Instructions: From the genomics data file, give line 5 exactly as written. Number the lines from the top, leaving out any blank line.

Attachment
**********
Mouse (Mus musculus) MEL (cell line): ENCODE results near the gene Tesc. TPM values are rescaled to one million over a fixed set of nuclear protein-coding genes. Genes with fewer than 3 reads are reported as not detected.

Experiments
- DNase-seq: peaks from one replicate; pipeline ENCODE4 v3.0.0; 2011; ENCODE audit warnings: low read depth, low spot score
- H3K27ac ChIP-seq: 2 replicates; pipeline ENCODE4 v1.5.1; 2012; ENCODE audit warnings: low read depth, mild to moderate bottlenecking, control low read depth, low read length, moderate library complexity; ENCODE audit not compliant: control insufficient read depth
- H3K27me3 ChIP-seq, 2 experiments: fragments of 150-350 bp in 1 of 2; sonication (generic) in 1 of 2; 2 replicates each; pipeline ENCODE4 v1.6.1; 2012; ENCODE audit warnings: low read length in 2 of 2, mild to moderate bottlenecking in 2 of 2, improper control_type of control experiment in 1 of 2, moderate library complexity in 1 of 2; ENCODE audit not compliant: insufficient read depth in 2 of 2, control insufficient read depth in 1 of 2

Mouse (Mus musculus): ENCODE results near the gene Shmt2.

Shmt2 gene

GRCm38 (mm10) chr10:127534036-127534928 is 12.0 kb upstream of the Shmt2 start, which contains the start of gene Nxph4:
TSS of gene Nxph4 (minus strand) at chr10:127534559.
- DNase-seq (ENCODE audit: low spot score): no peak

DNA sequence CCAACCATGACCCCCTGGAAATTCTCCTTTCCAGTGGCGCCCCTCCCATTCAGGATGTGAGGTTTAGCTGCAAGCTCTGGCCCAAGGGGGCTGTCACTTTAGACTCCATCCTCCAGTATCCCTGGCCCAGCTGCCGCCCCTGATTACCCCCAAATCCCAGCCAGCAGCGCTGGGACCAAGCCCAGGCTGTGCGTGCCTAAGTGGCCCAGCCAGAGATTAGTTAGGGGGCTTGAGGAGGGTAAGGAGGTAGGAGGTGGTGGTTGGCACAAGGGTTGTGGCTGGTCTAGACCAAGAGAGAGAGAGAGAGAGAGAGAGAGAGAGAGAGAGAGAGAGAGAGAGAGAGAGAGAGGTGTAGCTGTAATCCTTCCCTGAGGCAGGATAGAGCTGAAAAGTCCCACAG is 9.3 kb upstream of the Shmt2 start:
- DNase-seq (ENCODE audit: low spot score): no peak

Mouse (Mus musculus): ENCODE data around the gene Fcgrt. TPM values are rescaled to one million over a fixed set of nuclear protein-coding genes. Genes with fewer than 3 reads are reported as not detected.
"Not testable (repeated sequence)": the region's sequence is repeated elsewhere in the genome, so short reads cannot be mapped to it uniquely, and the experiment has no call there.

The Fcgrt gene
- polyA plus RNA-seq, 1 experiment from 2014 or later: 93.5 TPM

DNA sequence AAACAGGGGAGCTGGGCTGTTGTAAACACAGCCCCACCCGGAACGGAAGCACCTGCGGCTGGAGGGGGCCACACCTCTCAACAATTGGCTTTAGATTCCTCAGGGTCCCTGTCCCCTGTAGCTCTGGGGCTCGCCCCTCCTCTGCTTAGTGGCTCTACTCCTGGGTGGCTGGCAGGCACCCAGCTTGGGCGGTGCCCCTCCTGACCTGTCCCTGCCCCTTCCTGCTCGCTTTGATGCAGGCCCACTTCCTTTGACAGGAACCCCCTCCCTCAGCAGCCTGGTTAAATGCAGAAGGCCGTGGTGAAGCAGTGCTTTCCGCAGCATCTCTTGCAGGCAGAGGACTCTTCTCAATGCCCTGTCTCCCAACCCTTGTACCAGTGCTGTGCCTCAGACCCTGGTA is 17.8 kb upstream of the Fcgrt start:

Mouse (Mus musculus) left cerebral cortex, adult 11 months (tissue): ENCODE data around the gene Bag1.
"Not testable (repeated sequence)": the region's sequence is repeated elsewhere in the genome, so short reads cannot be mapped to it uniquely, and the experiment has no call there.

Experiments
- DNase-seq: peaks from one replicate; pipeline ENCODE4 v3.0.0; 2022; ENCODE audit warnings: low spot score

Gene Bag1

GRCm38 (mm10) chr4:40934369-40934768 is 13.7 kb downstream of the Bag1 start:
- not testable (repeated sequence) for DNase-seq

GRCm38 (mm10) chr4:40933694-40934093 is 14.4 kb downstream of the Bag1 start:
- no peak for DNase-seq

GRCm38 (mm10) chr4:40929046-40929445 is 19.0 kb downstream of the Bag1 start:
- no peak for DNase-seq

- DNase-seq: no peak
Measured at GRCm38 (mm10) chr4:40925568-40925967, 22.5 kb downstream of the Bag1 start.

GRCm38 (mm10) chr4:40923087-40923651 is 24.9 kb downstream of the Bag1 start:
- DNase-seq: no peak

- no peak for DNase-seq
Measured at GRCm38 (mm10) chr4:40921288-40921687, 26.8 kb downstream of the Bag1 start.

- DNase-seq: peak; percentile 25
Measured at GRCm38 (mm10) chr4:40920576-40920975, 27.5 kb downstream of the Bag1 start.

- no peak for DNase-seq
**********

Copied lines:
- H3K27me3 ChIP-seq, 2 experiments: fragments of 150-350 bp in 1 of 2; sonication (generic) in 1 of 2; 2 replicates each; pipeline ENCODE4 v1.6.1; 2012; ENCODE audit warnings: low read length in 2 of 2, mild to moderate bottlenecking in 2 of 2, improper control_type of control experiment in 1 of 2, moderate library complexity in 1 of 2; ENCODE audit not compliant: insufficient read depth in 2 of 2, control insufficient read depth in 1 of 2